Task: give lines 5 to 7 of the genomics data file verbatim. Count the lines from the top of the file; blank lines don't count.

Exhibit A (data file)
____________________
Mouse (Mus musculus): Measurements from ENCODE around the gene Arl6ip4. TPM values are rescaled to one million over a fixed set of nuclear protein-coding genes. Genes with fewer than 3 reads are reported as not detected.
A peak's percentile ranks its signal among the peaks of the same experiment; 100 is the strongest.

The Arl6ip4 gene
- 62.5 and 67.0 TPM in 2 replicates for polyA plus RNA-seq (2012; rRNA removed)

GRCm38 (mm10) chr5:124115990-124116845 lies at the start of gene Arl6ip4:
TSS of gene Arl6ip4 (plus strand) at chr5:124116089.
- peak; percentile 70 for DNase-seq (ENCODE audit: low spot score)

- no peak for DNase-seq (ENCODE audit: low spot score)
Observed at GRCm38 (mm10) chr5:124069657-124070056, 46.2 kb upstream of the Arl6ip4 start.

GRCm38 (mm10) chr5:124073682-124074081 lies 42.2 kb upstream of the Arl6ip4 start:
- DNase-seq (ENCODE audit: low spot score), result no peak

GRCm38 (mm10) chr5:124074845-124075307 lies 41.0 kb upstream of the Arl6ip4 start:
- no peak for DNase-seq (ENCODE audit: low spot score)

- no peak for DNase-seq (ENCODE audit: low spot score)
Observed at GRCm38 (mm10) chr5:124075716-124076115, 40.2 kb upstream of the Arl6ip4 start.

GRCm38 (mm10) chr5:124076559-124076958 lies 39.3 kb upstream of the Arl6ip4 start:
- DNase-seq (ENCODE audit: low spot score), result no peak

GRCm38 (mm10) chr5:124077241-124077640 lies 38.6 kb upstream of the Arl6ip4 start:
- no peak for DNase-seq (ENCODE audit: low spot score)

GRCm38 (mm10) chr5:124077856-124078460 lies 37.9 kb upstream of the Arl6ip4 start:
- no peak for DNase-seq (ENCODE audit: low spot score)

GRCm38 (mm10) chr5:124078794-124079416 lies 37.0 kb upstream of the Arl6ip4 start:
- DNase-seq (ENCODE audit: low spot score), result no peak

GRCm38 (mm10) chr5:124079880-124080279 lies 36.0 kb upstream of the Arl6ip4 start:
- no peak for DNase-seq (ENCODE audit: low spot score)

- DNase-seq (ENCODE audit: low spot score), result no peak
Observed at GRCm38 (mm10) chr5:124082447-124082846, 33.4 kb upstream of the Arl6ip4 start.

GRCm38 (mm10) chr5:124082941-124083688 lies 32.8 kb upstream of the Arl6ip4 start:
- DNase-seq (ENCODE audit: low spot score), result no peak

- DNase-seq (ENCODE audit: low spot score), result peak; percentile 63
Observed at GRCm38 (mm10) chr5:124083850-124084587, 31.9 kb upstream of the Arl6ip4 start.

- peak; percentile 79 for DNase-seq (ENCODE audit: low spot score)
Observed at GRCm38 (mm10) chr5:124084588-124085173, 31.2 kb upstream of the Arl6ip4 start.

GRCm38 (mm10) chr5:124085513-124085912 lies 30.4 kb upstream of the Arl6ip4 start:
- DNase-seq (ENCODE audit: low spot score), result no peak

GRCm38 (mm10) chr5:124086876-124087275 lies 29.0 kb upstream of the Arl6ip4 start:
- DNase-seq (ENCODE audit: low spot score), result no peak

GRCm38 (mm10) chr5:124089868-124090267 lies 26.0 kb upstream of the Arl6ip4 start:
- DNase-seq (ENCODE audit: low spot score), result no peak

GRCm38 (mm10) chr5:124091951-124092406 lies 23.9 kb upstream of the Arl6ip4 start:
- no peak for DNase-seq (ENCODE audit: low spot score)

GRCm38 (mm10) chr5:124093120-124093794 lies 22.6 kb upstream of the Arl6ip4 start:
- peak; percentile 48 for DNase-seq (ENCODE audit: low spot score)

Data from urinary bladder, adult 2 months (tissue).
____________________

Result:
GRCm38 (mm10) chr5:124115990-124116845 lies at the start of gene Arl6ip4:
TSS of gene Arl6ip4 (plus strand) at chr5:124116089.
- peak; percentile 70 for DNase-seq (ENCODE audit: low spot score)